Reducing carbon emissions is among the main objectives of all sectors today. This is true even for sites like the casino GGBet, which are hosted on huge server farms. However, the biggest contribution to the reduction of carbon emissions seems to come from the automotive sector. Electric cars have been on the market for a long time, but they may soon become the only option: almost all manufacturers plan to fully switch to electric cars. So, which car manufacturers have announced that they will switch to fully electric cars, and what should we expect from this development? Below, we answer this question.
Dates When Manufacturers Will Switch to All-Electric Vehicles
Let’s start with the dates when car manufacturers will say goodbye to internal combustion engines
and start selling purely electric vehicles.
- Honda: Honda has announced that it will not sell fossil fuel vehicles by 2040 but will only sell electric cars. Honda has the latest transition date among Japanese manufacturers to sell electric-only cars.
- General Motors: This company is working with the Environmental Defence Fund to develop a shared vision for a new future and aims to produce electric-only vehicles by 2035.
- Audi: Audi has announced that it will cease production of diesel and gasoline cars by 2033 as part of its zero-carbon emissions target. Audi CEO Markus Duesmann stated that by 2026, the company would only sell fully electric car models. The company plans to phase out the production of internal combustion engines by 2033.
- Mercedes: Daimler, the manufacturer of Mercedes, has announced that it will invest 40 billion Euros in electric car technology between 2022 and 2030. The company plans to switch to fully electric car production by 2030.
- Volvo: Volvo has announced that it will focus on the fast-growing electric car market and will phase out the production of fossil fuel engines and by 2030, all of the company’s cars will be electric.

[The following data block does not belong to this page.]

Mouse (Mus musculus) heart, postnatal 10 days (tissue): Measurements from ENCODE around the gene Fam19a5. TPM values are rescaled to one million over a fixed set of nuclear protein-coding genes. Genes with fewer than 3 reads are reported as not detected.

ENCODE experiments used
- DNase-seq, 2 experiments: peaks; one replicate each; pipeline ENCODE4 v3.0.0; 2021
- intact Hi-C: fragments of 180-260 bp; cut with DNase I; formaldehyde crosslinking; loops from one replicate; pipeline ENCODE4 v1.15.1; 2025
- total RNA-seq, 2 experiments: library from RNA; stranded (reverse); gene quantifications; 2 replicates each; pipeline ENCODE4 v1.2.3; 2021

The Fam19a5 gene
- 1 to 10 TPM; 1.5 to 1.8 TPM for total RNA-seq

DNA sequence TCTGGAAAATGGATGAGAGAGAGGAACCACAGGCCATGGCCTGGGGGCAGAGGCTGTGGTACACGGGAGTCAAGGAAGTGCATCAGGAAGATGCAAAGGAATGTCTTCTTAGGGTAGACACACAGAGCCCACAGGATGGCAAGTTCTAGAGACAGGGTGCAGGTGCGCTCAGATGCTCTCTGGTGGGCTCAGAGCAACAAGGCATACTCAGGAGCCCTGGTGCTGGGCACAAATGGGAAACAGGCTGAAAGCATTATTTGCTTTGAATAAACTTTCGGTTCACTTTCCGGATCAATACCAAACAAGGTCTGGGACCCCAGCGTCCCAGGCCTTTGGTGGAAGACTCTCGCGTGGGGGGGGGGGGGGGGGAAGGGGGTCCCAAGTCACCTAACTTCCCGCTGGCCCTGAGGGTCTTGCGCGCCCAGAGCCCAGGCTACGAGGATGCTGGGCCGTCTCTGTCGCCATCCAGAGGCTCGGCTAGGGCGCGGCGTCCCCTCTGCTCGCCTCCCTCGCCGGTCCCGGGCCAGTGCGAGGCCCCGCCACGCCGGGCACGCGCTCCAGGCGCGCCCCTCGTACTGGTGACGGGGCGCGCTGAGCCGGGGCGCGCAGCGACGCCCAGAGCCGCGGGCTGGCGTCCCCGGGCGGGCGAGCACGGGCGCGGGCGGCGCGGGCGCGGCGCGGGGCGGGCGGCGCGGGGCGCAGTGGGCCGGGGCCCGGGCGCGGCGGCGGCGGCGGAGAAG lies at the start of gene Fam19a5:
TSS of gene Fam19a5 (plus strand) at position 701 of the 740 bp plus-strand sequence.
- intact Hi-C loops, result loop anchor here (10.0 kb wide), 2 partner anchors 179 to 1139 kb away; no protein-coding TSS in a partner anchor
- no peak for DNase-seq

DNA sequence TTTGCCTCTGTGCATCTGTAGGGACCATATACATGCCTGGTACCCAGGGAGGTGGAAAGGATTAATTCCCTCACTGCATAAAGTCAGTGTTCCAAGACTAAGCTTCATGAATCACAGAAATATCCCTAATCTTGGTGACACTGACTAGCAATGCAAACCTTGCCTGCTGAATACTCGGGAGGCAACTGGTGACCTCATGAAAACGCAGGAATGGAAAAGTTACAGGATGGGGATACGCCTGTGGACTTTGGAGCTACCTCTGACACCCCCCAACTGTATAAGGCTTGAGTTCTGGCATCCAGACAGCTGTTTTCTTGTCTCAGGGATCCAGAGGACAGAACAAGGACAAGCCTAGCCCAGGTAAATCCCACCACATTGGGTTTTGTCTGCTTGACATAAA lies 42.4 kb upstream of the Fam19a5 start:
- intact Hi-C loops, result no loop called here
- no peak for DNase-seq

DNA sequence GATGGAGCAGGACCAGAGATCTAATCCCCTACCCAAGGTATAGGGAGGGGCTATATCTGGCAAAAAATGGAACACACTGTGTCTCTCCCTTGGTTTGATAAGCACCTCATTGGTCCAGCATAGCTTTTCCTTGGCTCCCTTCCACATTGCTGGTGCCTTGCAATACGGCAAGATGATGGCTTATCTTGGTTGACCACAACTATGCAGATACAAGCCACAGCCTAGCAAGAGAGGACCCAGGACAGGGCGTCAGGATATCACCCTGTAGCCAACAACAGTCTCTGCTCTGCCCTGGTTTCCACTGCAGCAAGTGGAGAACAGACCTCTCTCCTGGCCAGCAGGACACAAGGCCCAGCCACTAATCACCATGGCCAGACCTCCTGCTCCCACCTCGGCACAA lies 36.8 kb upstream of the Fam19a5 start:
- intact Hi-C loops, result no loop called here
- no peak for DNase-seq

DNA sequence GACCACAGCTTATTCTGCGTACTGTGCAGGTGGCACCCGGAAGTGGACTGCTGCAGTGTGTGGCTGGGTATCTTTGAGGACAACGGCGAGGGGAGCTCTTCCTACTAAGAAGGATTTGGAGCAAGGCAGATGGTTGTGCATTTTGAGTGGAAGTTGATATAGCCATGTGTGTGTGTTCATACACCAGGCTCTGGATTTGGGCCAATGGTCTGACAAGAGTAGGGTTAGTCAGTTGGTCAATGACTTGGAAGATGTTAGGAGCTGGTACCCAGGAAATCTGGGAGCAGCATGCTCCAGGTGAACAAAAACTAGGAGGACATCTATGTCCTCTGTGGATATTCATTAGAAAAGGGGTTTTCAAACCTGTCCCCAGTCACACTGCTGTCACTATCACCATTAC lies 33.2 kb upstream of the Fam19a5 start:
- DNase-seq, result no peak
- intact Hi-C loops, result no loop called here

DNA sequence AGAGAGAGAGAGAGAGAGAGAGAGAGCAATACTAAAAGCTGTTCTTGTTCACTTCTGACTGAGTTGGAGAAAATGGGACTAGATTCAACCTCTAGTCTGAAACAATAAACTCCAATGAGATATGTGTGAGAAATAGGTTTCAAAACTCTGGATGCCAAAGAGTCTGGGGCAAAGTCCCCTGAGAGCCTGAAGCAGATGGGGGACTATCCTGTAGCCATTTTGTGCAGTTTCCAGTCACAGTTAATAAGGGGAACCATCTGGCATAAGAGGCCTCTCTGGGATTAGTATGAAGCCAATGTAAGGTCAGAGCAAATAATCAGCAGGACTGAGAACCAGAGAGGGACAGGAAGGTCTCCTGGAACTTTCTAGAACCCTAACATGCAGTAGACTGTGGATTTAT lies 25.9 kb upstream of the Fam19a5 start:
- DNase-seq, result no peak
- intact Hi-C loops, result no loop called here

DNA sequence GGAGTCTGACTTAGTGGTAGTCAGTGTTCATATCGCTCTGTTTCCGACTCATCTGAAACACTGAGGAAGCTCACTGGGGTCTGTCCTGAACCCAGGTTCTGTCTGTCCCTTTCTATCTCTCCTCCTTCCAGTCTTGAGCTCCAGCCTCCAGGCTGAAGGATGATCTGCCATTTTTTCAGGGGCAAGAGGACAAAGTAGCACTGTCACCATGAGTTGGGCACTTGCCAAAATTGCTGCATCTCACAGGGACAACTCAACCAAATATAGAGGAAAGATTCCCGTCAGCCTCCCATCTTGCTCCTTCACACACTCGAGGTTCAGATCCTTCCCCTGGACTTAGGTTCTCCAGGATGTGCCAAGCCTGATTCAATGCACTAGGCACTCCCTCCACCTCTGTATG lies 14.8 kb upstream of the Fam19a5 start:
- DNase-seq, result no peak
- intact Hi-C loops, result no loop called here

- Bentley: Luxury car maker Bentley Motors plans to introduce hybrid and electric vehicles to the market by 2026 and to switch to fully electric vehicles by 2030.
- Ford: Ford is considering increasing its investments in electric vehicles to over $30 billion by 2025 and plans to have its vehicles all-electric by 2030.
- BMW: BMW has announced that 50 percent of the vehicles it will put on sale by 2030 will be fully electric.
- Volkswagen: By 2030, 70 percent of Volkswagen vehicle sales in Europe will be all-electric.
- Opel: Opel has stated that it will stop using internal combustion engines in its cars in Europe by 2028 and aim to switch to purely electric vehicle production.
- Jaguar Land Rover: Luxury car brand Jaguar has announced that it will start producing fully electric vehicles from 2025.
- Fiat: Fiat has stated that it plans to produce all-electric vehicles between 2025 and 2030.
- Renault: The Renault Group aims to offer a fleet of more than 65 percent electric and electric-assisted vehicles by 2025 and up to 90 percent by 2030.
- MINI: Operating under the German giant BMW, Mini plans to make all its cars 100% electric by 2030.
- Ferrari: Italian Ferrari has not yet started mass electric vehicle production. The company will launch its first electric car in 2025. The company’s CEO, Louis Camilleri, said last year that he believed Ferrari would never switch to electric-only cars.
- Hyundai: South Korean auto giant Hyundai announced in May that half of its vehicle production would switch to electric. The giant company aims to start producing 100% electric vehicles in Europe by 2040.
- Stellantis: This company owns the Peugeot brand and will produce all Peugeot cars electric-only by 2028. Stellantis has announced that they aim to switch 98 percent of the vehicles sold in Europe and North America with electric models by 2025.
- Toyota: Toyota’s Prius is very popular among electric and hybrid vehicles. The company has announced that it will launch 15 different new models that run on electric batteries by 2025.
To summarize, almost every manufacturer plans to switch to electric cars, except for companies that design very special cars like Ferrari. For the environment, of course, this is an important and good development, but there are still some unanswered questions. Lithium-ion technology is insufficient for the batteries used in these cars and requires regular replacement of the batteries. This could cause more harm to the environment in the long run unless a new technology is developed. We will see how this development will turn out in the coming years, but one thing is certain: the automotive industry is about to change forever.
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